Reading ‘In God’s House’ the début novel by Ray Mouton, was an intense and suspenseful experience. The prose was fresh and crisp and displayed a Hemingway-esque control and awareness of plot, character and narrative arc from beginning to end. As the story unfolded, I felt myself gripped and eventually shocked by the events, characters and emotions which were introduced to me throughout this deceptively-human but ultimately-epic story. I have reviewed many novels in the last 20+ years as a professional journalist but none hit me as hard as this.
I repeatedly found myself thinking of the masterful work by Mario Puzo, ‘The Godfather’ as I turned page after page of Mouton’s astonishing book. When I read Puzo’s seminal work, whilst being well aware La Cosa Nostra existed I wasn’t prepared for the journey it took me on nor for the education about its players, dramas and underlying themes. It wasn’t a book about the ‘Mafia’ it was a book about the violence men do, an Italian-immigrant family, cultural-loyalties, economic-survival, institutional-corruption and – above all – the roots of an American family.
Mouton’s novel touches deep emotions in similar, if not better, ways. This is not a story about ‘child-abuse.’ This is a wonderful and thought-provoking story of: ambition; professional-judgment; ethics-in-the-workplace; duty-to-family, community, profession and oneself; courage-of-all-forms; and the challenge of religious faith in the modern age.
Yes, Mouton tackles head-on a subject that’s in global headlines but he singularly enlightens the unsuspecting-reader about its street-level legal complexities, multi-layered realities and, ultimately, its appalling consequences.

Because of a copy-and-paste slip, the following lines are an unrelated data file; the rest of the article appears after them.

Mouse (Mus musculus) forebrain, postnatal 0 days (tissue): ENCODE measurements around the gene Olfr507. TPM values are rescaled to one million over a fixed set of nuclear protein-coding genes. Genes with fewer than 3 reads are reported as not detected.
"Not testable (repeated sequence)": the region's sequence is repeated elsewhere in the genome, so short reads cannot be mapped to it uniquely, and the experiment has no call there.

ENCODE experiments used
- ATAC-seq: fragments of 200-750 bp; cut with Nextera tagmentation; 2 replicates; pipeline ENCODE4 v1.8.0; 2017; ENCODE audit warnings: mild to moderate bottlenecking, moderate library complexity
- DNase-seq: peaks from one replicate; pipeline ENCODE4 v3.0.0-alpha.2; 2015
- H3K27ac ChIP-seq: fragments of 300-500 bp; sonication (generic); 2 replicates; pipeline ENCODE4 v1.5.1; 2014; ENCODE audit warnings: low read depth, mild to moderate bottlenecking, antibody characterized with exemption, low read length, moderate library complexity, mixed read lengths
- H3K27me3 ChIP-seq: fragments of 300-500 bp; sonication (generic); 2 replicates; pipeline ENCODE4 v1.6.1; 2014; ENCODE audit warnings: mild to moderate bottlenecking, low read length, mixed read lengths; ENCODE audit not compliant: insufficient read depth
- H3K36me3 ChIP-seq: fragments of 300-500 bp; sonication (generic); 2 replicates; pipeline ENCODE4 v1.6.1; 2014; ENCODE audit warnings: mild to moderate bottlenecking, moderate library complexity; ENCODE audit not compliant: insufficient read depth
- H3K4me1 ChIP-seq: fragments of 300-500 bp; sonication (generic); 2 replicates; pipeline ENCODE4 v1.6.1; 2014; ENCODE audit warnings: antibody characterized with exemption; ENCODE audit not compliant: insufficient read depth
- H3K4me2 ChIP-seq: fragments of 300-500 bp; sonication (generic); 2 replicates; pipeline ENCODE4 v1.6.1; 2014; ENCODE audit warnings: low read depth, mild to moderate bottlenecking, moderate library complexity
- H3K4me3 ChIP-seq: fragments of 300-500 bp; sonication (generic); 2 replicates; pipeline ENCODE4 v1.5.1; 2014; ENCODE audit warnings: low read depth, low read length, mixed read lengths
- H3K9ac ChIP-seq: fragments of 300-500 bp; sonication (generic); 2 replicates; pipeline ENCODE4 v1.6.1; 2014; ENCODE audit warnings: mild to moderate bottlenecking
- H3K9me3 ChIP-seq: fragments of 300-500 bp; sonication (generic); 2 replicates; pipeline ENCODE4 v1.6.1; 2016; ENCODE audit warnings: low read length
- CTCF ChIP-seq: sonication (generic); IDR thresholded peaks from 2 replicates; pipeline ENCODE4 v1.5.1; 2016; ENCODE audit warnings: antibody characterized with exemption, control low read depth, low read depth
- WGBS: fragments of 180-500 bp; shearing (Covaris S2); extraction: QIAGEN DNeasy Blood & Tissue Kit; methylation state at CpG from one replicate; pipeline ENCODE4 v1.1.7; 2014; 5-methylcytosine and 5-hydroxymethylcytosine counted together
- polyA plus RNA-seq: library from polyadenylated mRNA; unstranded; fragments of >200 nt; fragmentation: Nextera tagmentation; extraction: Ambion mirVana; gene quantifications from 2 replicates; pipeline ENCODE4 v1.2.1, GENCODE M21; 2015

Like Puzo’s masterpiece, it presents dreadful characters, shocking scenes and unforgettable outcomes. It simply stays with you after you’ve turned the final page.
But above all this is a novel in the purest literary sense: it takes the reader along a path that seems familiar but is revealed to be alien; it unveils truths in the midst of a sea of lies; and it paints a portrait of a lawyer who might not be the person he wanted to be, but is certainly a timeless, sympathetic and wholly human hero for our times for the rest us. In that sense there is an unmistakable – but updated to a modern setting and with possibly more raw intensity – similarity to Harper Lee’s classic hero Atticus Finch from ‘To Kill a Mockingbird’.
This novel succeeds in winning the reader’s trust by creating characters who accompany us on a journey into dark places and as a legal thriller effortlessly ranks on a par with the best his fellow Southern writer John Grisham has to offer (and I am thinking of Grisham’s best work – and his and my own personal favorite – ‘A Time to Kill’ which tackled the equally unsettling issue of racism in the South and also had a flawed but courageous hero in lawyer Jake Brigance. Yes, Mouton’s book is that good).
There have been many journalistic articles, many network documentaries and many newspaper commentaries across the globe written about the crisis within the heart of the Roman Catholic Church. Only one book has been written by the ultimate insider, and this book is by Ray Mouton.
Mouton’s novel takes you beyond the other places because it takes you into the very soul of the damaged Church of Peter. I doubt if any other work of fiction could address such a catastrophic event in such a powerful, accessible, authoritative and shockingly entertaining way. But – and this is important to impart – it triumphs because it left this reader with a feeling of hope that one good man can indeed, face evil down and against all the odds of hell, actually make a difference. That in itself is a testimony to what this author and this story has managed to achieve.
‘In God’s House’ by Ray Mouton is published by Head of Zeus and is available here.